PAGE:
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CIVIL WAR –INDIAN WARS ERA OFFICER’S UNIFORM VEST – HEAVILY DECORATED WITH BEADWORK – A VERY UNUSUAL FRONTIER ERA GARMENT IN VERY NICE CONDITION:   This is a dark blue wool Officer’s Uniform Vest which was decorated during the 19TH Century with a complex pattern of floral beadwork.  As the Western Frontier opened to settlement in the post-Civil War years, and the army moved in force to establish and man the military forts and outposts along the immigrant trails, the first Indian tribes they encountered were the Eastern Dakota (Sioux) and the Prairie Tribes such as the Pawnee, Ponca, Otoe, and Osage, all of whom favored floral beadwork as opposed to the geometric beadwork designs produced by the Plains Tribes.   

Members of the Prairie Tribes were some of the first in those years to be recruited by the army into the ranks of scouts, and that exposure provided those native scouts access to uniform clothing, and in turn, they were in a position to decorate those uniforms and sell them back to the soldiers and officers with whom they served.   

These uniform vests were a popular item among 19TH Century army officers.  As allowed by the Uniform Regulations of 1861, “…officers permitted to wear a buff, white, or blue vest, with the small button of their corps, regiment, or department.”  The vests continued to be popular into the Indian Wars, especially as the army moved on to the northern plains and mountains where vests provided that added layer of warmth.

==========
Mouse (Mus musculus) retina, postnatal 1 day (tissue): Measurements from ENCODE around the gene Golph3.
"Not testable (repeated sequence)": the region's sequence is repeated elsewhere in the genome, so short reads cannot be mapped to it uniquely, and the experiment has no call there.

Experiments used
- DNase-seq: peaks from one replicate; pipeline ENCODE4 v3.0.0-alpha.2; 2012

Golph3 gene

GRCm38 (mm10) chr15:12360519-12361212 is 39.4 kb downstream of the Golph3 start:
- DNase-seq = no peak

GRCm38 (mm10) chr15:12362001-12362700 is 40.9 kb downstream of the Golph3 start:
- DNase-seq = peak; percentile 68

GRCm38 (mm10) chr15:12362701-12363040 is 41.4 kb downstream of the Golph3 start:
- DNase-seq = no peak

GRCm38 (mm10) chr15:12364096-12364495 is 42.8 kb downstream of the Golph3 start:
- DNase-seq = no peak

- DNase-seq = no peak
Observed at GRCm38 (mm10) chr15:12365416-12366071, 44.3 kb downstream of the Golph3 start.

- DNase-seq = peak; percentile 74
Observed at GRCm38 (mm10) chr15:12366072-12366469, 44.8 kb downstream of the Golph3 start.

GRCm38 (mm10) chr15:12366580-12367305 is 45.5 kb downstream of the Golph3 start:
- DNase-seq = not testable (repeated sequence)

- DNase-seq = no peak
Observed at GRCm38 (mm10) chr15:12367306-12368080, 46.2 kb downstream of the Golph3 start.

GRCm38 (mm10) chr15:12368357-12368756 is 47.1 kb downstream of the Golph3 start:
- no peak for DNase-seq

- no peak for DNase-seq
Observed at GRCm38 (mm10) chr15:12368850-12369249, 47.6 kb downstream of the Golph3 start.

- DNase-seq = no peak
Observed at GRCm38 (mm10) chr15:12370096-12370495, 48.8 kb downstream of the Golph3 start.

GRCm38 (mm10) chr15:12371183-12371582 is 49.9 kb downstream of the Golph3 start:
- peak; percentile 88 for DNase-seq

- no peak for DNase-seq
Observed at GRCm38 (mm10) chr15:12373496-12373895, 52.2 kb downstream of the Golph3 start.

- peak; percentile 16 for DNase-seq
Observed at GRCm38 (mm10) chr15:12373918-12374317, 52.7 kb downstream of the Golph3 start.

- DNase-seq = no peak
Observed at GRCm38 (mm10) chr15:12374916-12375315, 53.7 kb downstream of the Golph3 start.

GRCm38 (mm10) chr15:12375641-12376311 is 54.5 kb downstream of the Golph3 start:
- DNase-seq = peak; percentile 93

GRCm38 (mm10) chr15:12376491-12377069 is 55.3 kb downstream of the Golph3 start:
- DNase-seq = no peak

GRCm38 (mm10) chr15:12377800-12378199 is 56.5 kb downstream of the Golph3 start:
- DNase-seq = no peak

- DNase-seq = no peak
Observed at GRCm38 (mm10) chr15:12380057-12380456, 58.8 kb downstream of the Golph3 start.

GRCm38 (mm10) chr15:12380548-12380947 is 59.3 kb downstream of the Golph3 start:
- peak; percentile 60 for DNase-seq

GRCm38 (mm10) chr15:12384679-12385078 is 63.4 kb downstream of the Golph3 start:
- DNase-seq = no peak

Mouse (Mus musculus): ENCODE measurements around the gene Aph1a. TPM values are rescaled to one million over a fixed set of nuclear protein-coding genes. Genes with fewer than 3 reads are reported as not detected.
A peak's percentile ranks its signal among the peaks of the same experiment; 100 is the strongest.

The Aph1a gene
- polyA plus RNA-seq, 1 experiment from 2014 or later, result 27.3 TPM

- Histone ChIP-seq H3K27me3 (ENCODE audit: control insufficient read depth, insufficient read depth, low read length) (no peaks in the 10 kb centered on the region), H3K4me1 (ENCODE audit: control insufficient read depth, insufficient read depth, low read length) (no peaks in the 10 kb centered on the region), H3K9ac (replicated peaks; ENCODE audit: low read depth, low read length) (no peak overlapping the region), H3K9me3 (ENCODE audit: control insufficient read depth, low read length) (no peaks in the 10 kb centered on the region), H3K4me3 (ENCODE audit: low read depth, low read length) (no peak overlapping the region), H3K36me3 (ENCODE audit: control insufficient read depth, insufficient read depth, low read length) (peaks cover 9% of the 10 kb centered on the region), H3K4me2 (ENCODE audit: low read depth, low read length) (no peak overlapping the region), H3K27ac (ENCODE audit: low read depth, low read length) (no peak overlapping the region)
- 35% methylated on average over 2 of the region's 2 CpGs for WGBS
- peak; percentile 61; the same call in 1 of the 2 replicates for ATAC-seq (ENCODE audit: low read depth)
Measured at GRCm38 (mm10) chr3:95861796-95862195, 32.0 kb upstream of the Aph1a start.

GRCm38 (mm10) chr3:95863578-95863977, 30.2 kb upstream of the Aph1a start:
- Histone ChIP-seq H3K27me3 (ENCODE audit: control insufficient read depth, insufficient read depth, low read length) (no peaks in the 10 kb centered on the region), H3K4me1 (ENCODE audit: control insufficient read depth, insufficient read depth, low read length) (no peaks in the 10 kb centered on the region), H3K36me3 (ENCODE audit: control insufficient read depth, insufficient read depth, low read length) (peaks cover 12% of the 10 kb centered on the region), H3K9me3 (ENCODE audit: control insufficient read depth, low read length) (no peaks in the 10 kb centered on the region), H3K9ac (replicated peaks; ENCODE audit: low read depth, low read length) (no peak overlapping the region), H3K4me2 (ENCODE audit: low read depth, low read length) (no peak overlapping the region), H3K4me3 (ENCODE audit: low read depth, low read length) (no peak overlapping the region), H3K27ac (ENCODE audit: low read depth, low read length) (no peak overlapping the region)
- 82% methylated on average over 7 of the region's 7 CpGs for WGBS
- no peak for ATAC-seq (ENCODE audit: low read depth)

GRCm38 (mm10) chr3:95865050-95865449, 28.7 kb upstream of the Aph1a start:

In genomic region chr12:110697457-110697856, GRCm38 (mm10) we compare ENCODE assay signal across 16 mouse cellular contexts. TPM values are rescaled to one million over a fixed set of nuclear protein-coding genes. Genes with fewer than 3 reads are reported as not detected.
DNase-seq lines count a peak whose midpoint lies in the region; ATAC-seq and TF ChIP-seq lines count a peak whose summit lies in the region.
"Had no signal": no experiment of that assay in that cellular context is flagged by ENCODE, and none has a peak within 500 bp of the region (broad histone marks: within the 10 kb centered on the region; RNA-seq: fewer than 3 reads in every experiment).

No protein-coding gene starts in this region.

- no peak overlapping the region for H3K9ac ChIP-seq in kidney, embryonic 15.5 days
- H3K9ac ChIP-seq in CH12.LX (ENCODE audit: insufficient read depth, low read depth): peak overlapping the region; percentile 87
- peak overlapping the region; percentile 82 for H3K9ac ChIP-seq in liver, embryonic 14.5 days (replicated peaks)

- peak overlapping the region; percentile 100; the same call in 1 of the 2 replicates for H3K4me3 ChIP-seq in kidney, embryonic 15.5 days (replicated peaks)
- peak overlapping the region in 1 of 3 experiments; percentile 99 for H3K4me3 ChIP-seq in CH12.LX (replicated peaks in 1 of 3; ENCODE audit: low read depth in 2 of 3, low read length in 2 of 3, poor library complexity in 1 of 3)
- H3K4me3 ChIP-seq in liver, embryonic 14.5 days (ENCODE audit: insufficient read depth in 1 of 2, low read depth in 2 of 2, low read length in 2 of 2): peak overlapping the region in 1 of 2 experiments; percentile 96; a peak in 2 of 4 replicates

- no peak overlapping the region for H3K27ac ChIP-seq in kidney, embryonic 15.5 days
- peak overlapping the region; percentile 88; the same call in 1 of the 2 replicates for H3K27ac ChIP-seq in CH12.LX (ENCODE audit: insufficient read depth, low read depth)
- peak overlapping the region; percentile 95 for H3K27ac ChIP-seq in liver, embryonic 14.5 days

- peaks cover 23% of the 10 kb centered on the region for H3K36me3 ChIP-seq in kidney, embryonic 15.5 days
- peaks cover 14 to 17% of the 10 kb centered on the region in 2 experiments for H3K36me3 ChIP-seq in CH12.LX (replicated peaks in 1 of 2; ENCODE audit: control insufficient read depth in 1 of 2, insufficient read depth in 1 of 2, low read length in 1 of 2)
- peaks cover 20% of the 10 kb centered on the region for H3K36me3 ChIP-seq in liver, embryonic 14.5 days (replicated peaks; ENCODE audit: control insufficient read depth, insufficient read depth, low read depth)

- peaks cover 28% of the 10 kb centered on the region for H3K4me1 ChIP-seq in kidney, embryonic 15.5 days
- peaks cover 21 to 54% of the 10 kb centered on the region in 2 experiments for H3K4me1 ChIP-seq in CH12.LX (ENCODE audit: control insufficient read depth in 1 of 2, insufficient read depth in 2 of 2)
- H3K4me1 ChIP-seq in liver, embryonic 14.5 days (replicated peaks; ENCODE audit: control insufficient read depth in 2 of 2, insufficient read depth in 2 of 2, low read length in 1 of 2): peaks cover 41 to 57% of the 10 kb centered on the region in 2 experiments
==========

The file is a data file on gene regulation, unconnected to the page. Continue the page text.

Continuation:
The beadwork is very well executed, featuring a full coverage of the front panels in a pleasant combination of designs and colors.  The beadwork is overall complete with very minimal bead loss in isolated spots.  The bead colors are all of the hues available during the 19TH Century with no modern bead colors, and of particular note, is the very liberal use of very desirable faceted metal beads – a highly valued item of trade.  The design elements, the colors of the beads and the use of the faceted metal beads all argue for this vest being decorated before the later reservation period when the design elements became more complex.   

The front of the vest is made of the high grade, finished dark blue wool such as commonly seen in other pieces of Civil War era officers’ uniforms.  These front panels are fully lined in a light brown cotton jean material, again consistent with the kind of lining found in other mid-19TH Century U.S. Army uniforms.  The front of the vest is closed with five ˝” brass General Service uniform buttons.  All of the buttons are intact with no depressions or other damage.  The two pockets on each side of the front are all intactThere is a pocket on the right side of the interior lining, but the stitching which attached the beadwork was sewn through the pocket, effectively closing it.   

The back panel of the vest is made up of two layers – a red velvet material backed with a lightweight black material, possibly closely woven wool.  The edges of the lapels and the arm holes are trimmed with the same red velvet cloth which makes up the back of the vest.  

The extent of the fading and wear to the velvet indicates this vest was worn over a period of time on a regular basis before being set back as a keepsake.  Despite the effects of time, this vest has survived in very nice condition.  All of the seams of the vest are intact, and overall the wool, lining and back panel are in very solid condition.   

This is a very nice cross-cultural beaded vest, made for wear by a Native American or a serving soldier or officer on the frontier, and not a piece produced for the commercial tourist trade.  Having survived in very good condition, this would be an attractive piece to add to either a uniform collection or a grouping of Native American Art.  (0920)  $2950





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